Uber Paid Hackers to Delete Sensitive Data
OMAHA, Nebraska. Uber made the news about a year ago when it announced that it would pay freelance hackers money for each discovery of a bug in its system. While some praised the company’s use of freelance hackers as a cheap and comprehensive way to catch bugs, others were concerned about the fact that the company might be making its system vulnerable to hackers, putting sensitive driver and user information at risk. After all, if Uber’s system were to be hacked mid-ride, it could create a potentially dangerous distraction for drivers.
Tech Crunch recently reported that New York’s attorney general will investigate an alleged hack cover-up by Uber. The company allegedly paid hackers $100,000 to cover-up a data breach that affected as many as 57 million Uber users. USA Today reports that hackers stole the information of 57 million Uber users. Among the information stolen were names, phone numbers, and email addresses of Uber riders. 600,000 driver’s license numbers were also stolen. The hackers were paid to delete the stolen information and also asked to not publicize the hack.
The situation raises questions not only for public safety, but also about whether hackers were essentially ransoming private data for their own gain. Some also worry that Uber’s willingness to pay hackers such a high sum will only encourage future hacking efforts. Hacking can pose serious risks for public safety, especially as more aspects of our vehicles and lives become automated. Some researchers have found that autonomous functions on our vehicles can be at risk of being hacked. There have been reports of vehicles stalling in the middle of the road after being hacked. Both Uber and Google have been competing to improve autonomous vehicles. After all, if either company could cut drivers out of the equation, they serve to profit immensely.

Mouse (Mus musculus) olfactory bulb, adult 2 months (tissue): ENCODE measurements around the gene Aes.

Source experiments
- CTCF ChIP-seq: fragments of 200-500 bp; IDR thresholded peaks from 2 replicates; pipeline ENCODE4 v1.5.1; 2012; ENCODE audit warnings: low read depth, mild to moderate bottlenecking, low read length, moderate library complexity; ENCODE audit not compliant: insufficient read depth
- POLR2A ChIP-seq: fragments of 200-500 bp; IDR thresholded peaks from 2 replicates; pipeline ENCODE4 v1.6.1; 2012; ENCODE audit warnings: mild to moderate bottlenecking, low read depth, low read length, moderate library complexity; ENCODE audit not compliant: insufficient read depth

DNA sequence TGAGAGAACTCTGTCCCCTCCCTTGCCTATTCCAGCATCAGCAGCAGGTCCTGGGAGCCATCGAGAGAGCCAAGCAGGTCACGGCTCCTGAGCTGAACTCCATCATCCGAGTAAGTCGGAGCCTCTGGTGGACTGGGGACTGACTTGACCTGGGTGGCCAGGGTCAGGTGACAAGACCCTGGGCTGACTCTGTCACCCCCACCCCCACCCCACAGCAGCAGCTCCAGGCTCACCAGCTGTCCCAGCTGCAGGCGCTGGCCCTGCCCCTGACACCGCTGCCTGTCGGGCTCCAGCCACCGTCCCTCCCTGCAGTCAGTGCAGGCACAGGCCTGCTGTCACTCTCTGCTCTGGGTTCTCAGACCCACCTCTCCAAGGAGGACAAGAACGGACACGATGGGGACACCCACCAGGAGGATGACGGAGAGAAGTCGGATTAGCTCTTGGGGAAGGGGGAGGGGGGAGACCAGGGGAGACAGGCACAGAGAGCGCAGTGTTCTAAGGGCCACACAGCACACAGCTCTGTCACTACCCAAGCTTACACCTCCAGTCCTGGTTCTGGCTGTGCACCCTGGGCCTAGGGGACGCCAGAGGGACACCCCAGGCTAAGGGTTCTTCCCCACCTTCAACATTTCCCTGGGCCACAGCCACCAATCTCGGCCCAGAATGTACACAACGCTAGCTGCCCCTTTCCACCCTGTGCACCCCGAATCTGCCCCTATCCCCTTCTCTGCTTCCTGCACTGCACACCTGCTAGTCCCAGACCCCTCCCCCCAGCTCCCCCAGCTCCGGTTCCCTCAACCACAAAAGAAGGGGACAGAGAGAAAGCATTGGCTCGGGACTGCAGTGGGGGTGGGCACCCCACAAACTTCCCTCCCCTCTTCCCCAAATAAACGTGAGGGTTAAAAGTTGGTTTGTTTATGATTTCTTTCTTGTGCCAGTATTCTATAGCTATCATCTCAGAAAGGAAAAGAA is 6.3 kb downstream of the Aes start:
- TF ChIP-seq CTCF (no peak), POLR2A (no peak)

Uber has faced public relations nightmares in recent months. Recently, the media reported that the company was storing information about riders’ whereabouts.
As more companies use the cloud to store private data, savvy hackers can find ways to access the data. As our technology infiltrates more areas of our lives, we will likely find that hacks can put more people at risk.
What can riders do to keep themselves safe? For one, consider the risk of distracted driving each and every time to use a ride hailing service. You have the right to have a distracted-free drive. Every year, thousands of people are killed and hundreds of thousands more are injured due to distracted drivers. Ride hailing services require that drivers use their phone. This doesn’t mean that a driver should be on his or her phone on the road. Review each company’s privacy statement and see if any significant data breaches have been reported. You have a right to call a company if you believe important data may have been stolen or compromised.
Finally, if you or a loved one has been injured in a ride hailing car service, consider your rights. Rensch & Rensch Law are personal injury lawyers in Omaha, Nebraska who work closely with victims and families to help them seek the compensation they may deserve under the law. Visit us at https://www.renschandrensch.com/ to learn more.